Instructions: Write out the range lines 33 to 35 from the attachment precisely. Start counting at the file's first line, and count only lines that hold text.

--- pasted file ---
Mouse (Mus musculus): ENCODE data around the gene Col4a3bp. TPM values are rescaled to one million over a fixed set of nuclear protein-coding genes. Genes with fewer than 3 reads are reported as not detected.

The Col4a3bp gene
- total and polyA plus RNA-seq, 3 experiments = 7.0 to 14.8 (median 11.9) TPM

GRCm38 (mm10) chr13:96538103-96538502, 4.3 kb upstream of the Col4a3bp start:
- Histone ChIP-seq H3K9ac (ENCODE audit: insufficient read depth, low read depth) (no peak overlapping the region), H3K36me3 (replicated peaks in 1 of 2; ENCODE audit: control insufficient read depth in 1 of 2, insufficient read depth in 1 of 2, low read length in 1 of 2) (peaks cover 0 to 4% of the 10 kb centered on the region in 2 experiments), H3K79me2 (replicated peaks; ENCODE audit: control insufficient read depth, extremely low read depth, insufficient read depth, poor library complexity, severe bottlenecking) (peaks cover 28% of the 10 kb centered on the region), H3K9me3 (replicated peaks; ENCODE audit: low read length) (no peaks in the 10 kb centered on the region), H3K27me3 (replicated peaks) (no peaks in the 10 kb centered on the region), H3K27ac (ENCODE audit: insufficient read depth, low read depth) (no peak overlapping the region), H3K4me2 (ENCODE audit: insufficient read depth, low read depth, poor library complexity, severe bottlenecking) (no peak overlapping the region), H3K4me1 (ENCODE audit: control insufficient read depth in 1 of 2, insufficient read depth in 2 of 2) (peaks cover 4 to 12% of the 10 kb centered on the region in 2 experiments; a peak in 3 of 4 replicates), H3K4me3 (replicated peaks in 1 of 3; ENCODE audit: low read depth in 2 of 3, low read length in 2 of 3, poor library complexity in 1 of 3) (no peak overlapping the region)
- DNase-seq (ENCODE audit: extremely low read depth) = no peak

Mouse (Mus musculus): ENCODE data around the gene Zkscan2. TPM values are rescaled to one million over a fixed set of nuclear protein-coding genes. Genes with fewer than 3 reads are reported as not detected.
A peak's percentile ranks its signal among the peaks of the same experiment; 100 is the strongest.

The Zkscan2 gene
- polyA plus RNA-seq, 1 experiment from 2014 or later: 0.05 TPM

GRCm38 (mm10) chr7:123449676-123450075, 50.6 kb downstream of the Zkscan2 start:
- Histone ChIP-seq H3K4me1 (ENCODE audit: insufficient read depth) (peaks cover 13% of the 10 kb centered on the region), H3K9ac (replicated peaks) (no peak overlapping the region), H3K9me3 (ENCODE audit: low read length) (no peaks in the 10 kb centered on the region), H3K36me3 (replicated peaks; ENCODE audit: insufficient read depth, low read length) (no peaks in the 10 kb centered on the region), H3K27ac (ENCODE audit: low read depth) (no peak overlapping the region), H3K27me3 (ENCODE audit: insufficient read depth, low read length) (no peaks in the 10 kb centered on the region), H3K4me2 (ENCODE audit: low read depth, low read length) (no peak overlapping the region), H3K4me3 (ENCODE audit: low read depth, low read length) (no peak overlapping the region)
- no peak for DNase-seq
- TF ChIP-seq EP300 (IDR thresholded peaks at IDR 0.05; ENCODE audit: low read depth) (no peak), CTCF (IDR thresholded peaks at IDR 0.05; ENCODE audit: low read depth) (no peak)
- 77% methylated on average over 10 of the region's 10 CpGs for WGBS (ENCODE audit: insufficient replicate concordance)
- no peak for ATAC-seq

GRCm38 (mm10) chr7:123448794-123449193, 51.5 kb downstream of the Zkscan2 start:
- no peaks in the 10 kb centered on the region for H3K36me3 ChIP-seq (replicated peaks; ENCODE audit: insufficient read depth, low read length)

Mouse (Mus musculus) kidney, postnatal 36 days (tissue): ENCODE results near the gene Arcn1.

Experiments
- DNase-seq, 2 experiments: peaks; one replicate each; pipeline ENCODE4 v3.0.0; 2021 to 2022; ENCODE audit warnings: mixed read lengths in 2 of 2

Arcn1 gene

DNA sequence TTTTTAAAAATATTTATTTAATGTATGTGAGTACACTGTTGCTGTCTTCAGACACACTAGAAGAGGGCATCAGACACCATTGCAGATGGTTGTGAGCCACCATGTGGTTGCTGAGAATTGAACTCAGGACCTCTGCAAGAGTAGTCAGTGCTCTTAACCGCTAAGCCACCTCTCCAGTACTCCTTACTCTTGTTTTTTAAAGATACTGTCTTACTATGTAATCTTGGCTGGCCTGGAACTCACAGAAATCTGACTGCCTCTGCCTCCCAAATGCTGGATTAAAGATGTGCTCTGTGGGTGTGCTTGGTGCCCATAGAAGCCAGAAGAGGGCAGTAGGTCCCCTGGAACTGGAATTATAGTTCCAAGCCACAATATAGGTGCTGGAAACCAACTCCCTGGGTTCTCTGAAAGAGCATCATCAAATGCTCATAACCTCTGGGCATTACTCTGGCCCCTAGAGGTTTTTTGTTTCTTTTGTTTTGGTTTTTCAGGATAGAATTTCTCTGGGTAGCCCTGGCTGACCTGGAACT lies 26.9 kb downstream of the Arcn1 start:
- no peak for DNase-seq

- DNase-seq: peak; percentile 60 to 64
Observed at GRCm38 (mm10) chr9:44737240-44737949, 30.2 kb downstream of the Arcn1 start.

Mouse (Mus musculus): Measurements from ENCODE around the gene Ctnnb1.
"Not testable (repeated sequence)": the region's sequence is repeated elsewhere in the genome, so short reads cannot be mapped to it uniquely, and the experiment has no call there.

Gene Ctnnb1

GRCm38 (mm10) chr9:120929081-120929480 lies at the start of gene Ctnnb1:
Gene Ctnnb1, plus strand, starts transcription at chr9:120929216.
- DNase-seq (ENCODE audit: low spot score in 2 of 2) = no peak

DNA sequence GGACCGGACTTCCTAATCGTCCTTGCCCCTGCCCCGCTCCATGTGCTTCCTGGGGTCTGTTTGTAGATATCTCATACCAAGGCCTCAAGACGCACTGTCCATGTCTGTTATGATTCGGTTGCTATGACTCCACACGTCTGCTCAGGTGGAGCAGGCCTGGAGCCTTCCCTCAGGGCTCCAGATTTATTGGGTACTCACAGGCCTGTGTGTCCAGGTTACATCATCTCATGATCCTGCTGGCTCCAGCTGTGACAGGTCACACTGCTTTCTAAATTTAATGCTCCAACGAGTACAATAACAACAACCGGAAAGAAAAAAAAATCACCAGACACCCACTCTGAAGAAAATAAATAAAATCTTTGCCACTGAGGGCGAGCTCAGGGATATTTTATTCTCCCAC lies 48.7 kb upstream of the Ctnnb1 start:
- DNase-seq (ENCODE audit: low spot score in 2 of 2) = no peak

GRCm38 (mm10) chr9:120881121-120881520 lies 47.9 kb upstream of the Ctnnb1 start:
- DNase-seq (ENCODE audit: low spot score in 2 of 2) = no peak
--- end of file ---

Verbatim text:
DNA sequence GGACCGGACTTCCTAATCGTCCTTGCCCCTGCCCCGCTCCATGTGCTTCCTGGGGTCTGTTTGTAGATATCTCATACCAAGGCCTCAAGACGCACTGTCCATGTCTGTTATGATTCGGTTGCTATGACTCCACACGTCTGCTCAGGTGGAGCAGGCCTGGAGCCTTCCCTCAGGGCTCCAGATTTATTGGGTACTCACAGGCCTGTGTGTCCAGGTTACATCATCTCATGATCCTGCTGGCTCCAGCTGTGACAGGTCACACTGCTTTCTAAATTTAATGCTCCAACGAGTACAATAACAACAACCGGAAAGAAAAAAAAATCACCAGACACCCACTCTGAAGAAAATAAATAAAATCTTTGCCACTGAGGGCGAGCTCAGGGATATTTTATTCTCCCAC lies 48.7 kb upstream of the Ctnnb1 start:
- DNase-seq (ENCODE audit: low spot score in 2 of 2) = no peak

GRCm38 (mm10) chr9:120881121-120881520 lies 47.9 kb upstream of the Ctnnb1 start: